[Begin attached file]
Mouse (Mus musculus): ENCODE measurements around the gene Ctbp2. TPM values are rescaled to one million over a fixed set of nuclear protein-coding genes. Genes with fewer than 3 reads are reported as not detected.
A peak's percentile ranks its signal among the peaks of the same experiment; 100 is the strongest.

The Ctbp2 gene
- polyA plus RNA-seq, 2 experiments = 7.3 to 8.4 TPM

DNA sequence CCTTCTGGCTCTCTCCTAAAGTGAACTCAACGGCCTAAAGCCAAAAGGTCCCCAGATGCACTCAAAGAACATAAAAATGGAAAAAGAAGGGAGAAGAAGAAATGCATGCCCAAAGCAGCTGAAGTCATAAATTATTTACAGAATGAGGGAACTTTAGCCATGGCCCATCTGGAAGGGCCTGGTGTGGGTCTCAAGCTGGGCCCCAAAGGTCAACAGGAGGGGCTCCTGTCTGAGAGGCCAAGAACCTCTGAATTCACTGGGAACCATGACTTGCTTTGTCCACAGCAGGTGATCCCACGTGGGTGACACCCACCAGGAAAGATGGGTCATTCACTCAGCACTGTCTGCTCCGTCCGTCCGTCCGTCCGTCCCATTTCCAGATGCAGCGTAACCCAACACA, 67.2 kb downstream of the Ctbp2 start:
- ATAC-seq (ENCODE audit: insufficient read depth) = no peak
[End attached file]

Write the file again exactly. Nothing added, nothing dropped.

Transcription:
Mouse (Mus musculus): ENCODE measurements around the gene Ctbp2. TPM values are rescaled to one million over a fixed set of nuclear protein-coding genes. Genes with fewer than 3 reads are reported as not detected.
A peak's percentile ranks its signal among the peaks of the same experiment; 100 is the strongest.

The Ctbp2 gene
- polyA plus RNA-seq, 2 experiments = 7.3 to 8.4 TPM

DNA sequence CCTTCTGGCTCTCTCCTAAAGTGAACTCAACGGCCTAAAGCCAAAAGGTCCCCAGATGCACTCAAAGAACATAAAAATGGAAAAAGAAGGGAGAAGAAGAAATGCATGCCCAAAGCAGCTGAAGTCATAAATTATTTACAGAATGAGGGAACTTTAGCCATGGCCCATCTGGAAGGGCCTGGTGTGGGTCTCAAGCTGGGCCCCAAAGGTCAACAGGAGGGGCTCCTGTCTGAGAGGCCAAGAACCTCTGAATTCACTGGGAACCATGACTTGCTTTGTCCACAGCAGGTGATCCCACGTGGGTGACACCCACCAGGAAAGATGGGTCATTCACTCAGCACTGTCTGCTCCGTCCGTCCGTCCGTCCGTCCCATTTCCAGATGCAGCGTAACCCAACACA, 67.2 kb downstream of the Ctbp2 start:
- ATAC-seq (ENCODE audit: insufficient read depth) = no peak